Venturi capitalists

Colin Chapman was renowned for discovering the next big F1 thing — and the Lotus boss was a sucker for this particular idea, explains Gordon Cruickshank

Downforce without drag — the holy grail of Formula One aero experts. By the 1970s designers knew how effective a wing was in loading the tyres and boosting cornering speeds, but on the straights the effect was like towing a caravan. Driver-adjustable aerofoils could slash drag, but had been banned. This was the conflict which Peter Wright set out to resolve for Lotus in 1974.

Chapman’s team were floundering with its 76, and so he initiated a clean-sheet think-tank, with Wright at its centre doing after-hours sessions in the Imperial College wind tunnel — and if it hadn’t been a rolling-road unit he might have missed the signs. Under the panniers of the mock-up 78, the rolling rubber belt began to lift. Negative pressure was building. A breakthrough.

Tentative experiments with brush skirts fitted to the 77 had hinted at underbody effects, so with cardboard and tank tape Wright deepened the pannier sides, and the downforce soared. The figures were so profound that at first they didn’t believe them.

What came out of that was the Lotus 78 ‘wing car’, which opened everyone’s eyes. But Chapman knew ground effect had been lost translating the 78 into reality, and was determined to win it back. He was more closely involved with 79 than its predecessor, partly because the 78’s designers had both left, partly because he was excited by the new field. “Colin went on holiday to Ibiza,” remembers Wright,” pencilled out the whole thing and handed it to Martin [Ogilvie].”

Ogilvie and Geoff Aldridge were charged with turning Chapman’s scheme into metal.

“Colin took overall charge, for better or worse,” Martin says. “He would get his teeth into one thing, what he called the ‘unfair advantage’, and ignore the other factors.” The result was a conventional but narrow steel monocoque. Airflow through the suspension was crucial to the venturi, so the springs, dampers and rollbar links vanished inboard at both ends, and the exhausts were tucked up high and tight. Fuel tankage, in the sidepods on the 78, was moved behind the driver, pushing him forward, and oil and water radiators went in the sidepod noses. This left most of the sidepod free to form the venturi, the narrow-waisted tunnel which speeds up the air, producing low pressure and sucking the car to the road. Of course, if you allow air to rush under the sides the effect is lost: hence the skirts.

“Colin compromised the structure to leave the sidepods free,” says Wright, “but then nobody knew what the loads would be. We were creeping up on the skirt problem because we didn’t know what was allowed. It was only when Harvey Postlethwaite fitted sliding skirts to his Wolf and they weren’t banned that we realised we could go that route.”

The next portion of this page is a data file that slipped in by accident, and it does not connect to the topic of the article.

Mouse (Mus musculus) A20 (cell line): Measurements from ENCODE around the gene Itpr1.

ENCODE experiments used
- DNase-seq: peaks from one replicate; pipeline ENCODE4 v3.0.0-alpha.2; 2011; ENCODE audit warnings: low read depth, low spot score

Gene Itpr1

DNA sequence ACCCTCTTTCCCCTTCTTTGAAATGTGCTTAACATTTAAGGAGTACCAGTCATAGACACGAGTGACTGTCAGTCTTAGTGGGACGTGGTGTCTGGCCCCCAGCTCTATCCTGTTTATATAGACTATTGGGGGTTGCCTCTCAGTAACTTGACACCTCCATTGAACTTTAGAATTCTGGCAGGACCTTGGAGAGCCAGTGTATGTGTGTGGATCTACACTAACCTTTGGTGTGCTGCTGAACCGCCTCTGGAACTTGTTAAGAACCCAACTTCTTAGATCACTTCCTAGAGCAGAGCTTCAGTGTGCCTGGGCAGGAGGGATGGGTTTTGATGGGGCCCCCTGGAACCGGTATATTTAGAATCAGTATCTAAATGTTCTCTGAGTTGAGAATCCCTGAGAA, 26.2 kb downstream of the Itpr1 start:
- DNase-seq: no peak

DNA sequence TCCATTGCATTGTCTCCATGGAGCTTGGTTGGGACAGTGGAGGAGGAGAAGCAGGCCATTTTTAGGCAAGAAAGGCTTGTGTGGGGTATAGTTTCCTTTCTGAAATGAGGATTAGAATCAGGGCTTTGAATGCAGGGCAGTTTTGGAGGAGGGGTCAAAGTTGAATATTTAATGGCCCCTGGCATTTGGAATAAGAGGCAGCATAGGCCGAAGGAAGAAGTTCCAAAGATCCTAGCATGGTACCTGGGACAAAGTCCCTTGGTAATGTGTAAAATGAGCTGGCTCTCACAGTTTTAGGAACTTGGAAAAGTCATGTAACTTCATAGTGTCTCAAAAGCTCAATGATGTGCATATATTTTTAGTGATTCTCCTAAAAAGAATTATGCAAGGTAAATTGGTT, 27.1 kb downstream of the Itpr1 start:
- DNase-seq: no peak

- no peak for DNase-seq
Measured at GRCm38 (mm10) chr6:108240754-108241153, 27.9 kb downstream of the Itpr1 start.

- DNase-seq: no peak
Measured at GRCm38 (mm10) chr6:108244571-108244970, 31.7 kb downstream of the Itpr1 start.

It was these ‘board in a box’ skirts which closed the gap between theory and practice. With full-length sliding skirts instead of the 78’s short flexible ones, the 79 started to generate real suction. Chapman had his ‘unfair advantage’; true ground effect was born.

Testing showed snags — lack of stiffness and inadequate cooling air over the twin exhausts — which would dog the 79, especially in its second season. Nevertheless, Mario Andretti, more technically minded than team-mate Ronnie Peterson, was sure Chapman had scored another jump on the opposition.

With its elegant shape and JPS colour scheme, the 79 was dubbed ‘Black Beauty’ when it was revealed to public gaze. And its first race, the non-championship International Trophy at Silverstone, seemed to confirm the team’s hopes: Andretti put the new car on pole. Those hopes were washed away in a raceday downpour, when Andretti aquaplaned off while leading. But the American loved the planted feel of the car, and when Zolder came around, he sliced a whole second off the field to take pole. And the only guy tailing him was Peterson in a 78 — who despite stopping to change tyres, hoovered up the field for a Lotus 1-2.

It was the same in Spain, by which time Peterson also had the new car. Yet Chapman’s rivals had worked out what the underneath of a 79 looked like and were designing their own versions. Gordon Murray was the first to look like puncturing Chapman’s balloon; his BT46B ‘fan car’ out-vacuumed the 79 and won in Sweden. Immediately, Lotus R&D went into overdrive, working on a twin-fan car, one for each venturi; Chapman said later that if fans hadn’t been banned, he’d have had a fanassisted 79 ready by the British GP

But they were banned, which meant Hethel had a clear year with a car way above the rest. Yes, they also had two of the finest drivers, but the 79 showed how clean its heels were when, after Peterson’s death at Monza, Jean-Pierre Jarier, with no experience of the car, turned in the fastest race lap at Watkins Glen, then took pole and led at Montreal. With six wins and four seconds, Lotus stomped on Ferrari for the constructors’ tide.

But the response wasn’t long in coming — and from an unexpected quarter: Ligier. As 1979 opened, Gerard Ducarouge’s take on the venturi-car hit all the right notes before everyone else, and highlighted the 79’s basic flaw — that flexibility. ‘The 79 was never stiff,” says Ogilvie, “and the torsional strength almost halved after a couple of races as its rivets loosened. We had our doubts, but you just didn’t argue when Colin was on one of his charges.”

The French machine stood up to the high loadings far better than the Lotus, and Chapman’s ‘next big thing’, the 80, wasn’t ready (see page 136). Ligier’s candle burned out quickly enough, but by then Patrick Head’s Williams FW07 (“a stiff 79”, Wright calls it) had the baton. And last year’s cream-of-the-crop Lotus couldn’t grab it back. Worse, nor would next year’s Lotus.